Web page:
#SafeHealthIT issue: FDA Urges Hospitals To Stop Using Hackable Medication Pump

The FDA released a safety alert that recommends health care providers stop using a certain medication infusion pump because it is vulnerable to hacking, marking the first time the agency has recommended facilities stop using a device because of cybersecurity concerns, AP/New York Times reports (AP/New York Times, 7/31).

Safety Alert Details

In the alert, the agency warned that Hospira's Symbiq medication pump could be accessed remotely and an attacker could "control the device and change the dosage the pump delivers, which could lead to over- or under-infusion of critical patient therapies."

FDA said that while it does not know of any cases of the device being hacked, it "strongly encourages health care facilities to begin transitioning to alternative infusion systems as soon as possible" (Armstrong, Bloomberg Business, 7/31).

Hospira stopped manufacturing Symbiq in 2013, but FDA says the pumps are still sold by some third parties. Hospira declined to say how many of the devices are still in use (AP/New York Times, 7/31).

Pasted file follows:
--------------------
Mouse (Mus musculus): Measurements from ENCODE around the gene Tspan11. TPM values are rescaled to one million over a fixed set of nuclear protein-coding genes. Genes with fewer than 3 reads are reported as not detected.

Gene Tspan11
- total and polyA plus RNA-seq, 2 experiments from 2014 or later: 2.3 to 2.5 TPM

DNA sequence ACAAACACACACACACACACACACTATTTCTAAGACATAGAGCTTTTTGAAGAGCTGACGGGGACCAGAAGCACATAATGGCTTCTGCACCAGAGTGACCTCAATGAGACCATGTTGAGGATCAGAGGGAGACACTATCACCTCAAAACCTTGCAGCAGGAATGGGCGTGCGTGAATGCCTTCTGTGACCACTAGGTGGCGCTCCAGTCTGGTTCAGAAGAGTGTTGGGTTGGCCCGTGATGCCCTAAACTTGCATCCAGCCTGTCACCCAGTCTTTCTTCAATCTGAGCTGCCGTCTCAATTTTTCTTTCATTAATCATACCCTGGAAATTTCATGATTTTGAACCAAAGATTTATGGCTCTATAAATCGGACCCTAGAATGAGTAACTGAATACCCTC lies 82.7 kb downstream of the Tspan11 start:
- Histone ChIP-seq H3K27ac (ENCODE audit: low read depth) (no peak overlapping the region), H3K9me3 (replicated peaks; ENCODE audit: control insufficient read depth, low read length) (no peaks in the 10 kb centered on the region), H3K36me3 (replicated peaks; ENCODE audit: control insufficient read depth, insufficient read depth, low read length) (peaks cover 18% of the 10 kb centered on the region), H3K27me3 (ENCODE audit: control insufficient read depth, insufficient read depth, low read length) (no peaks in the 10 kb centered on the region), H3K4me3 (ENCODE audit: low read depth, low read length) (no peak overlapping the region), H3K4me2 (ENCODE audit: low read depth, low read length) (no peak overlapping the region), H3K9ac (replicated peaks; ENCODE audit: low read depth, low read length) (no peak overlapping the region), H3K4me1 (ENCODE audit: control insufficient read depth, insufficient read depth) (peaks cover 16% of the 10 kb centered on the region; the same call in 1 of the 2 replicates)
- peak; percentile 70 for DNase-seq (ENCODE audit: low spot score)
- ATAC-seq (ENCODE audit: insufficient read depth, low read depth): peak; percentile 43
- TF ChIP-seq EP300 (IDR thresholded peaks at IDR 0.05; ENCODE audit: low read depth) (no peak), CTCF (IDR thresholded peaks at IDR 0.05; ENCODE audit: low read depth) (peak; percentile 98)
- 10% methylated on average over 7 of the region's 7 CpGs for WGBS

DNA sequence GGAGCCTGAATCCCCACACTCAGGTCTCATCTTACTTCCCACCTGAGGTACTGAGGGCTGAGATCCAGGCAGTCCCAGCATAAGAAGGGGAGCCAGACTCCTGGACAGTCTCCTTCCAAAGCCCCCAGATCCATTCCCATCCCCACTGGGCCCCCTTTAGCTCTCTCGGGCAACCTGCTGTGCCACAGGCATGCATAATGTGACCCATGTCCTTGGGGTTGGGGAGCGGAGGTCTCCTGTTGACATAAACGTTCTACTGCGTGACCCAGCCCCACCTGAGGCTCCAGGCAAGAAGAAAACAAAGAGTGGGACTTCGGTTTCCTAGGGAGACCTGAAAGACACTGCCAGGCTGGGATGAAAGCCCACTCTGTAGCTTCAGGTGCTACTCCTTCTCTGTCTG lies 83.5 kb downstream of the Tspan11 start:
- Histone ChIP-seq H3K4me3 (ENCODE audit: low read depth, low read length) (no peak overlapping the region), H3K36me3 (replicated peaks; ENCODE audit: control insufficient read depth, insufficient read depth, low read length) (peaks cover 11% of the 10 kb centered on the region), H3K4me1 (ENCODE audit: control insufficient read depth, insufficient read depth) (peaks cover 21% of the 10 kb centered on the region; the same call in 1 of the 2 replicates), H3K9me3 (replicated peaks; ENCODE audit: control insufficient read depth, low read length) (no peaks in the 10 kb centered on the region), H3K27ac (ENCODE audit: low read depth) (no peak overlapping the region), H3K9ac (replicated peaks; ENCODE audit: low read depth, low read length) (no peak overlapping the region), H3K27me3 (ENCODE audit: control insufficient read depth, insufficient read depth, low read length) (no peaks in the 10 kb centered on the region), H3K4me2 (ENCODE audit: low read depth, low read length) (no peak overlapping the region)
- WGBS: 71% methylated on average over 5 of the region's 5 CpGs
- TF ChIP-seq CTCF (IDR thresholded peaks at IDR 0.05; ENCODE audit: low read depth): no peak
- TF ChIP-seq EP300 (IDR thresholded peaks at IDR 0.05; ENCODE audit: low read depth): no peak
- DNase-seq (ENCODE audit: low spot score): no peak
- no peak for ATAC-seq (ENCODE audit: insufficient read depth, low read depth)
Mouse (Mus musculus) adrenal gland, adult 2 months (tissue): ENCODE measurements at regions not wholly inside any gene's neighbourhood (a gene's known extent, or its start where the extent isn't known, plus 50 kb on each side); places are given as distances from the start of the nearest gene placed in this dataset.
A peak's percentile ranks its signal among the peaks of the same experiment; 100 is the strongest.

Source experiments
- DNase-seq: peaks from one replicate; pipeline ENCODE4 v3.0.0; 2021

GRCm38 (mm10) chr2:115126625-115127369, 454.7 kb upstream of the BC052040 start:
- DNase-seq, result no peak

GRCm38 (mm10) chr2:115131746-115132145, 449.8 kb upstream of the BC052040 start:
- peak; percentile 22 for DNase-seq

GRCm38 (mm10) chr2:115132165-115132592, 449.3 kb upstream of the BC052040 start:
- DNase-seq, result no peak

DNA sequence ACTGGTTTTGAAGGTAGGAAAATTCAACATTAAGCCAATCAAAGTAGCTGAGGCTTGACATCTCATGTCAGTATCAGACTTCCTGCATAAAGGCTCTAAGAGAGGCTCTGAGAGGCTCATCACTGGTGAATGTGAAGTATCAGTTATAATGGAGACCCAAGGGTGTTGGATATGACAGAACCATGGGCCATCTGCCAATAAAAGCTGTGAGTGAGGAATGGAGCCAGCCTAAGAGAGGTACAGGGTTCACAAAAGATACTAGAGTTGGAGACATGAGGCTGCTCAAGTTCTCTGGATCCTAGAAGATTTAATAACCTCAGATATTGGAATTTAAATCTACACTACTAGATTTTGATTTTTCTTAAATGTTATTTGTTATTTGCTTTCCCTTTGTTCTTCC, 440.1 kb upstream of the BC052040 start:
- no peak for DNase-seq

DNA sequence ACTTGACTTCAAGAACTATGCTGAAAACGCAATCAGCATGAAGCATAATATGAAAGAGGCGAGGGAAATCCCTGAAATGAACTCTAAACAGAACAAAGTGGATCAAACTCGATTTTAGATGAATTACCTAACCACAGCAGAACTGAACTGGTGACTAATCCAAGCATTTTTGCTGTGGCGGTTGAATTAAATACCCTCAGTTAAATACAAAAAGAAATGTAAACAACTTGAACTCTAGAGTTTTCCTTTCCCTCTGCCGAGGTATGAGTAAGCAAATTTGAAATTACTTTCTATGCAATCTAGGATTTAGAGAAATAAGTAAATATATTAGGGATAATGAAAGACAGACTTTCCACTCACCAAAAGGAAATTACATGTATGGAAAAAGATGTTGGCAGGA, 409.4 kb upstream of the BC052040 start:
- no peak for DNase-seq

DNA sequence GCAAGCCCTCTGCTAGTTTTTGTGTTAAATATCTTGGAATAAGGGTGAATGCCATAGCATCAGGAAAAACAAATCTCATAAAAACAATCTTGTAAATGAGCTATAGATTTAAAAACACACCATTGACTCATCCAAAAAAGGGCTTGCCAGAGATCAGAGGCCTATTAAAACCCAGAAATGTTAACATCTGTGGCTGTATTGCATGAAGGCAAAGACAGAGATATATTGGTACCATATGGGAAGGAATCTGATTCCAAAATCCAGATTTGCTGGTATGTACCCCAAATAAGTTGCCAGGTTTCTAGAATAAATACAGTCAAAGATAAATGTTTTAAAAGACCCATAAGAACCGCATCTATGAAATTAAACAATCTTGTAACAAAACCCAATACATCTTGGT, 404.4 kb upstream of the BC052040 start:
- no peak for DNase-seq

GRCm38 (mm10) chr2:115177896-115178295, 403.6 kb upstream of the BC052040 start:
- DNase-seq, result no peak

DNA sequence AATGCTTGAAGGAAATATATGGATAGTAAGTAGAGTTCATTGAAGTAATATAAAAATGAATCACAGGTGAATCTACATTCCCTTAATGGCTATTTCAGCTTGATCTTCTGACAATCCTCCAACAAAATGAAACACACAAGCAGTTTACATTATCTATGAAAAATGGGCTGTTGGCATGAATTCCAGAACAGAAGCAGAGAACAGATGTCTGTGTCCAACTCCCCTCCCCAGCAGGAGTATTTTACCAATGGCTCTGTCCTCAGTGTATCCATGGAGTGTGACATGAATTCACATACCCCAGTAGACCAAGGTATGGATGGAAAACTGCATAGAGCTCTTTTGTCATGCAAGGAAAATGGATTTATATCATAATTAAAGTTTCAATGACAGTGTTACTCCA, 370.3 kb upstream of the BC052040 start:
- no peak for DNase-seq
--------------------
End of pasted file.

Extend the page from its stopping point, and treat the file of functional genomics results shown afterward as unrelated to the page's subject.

Reaction

In a statement, Hospira said its newer pumps have additional cybersecurity protections.

The company also said it is working with providers to deploy a software update for the pump that closes access ports and bolsters cybersecurity protections.

In addition, the company said it is working with customers of its LifeCare pumps to mitigate cybersecurity risks (Finkle, Reuters, 7/31).

In May, FDA and the Department of Homeland Security issued a safety communication about potential vulnerabilities in Hospira's LifeCare PCA3 and PCA5 pumps (iHealthBeat, 5/15).

Source: iHealthBeat, Monday, August 3, 2015

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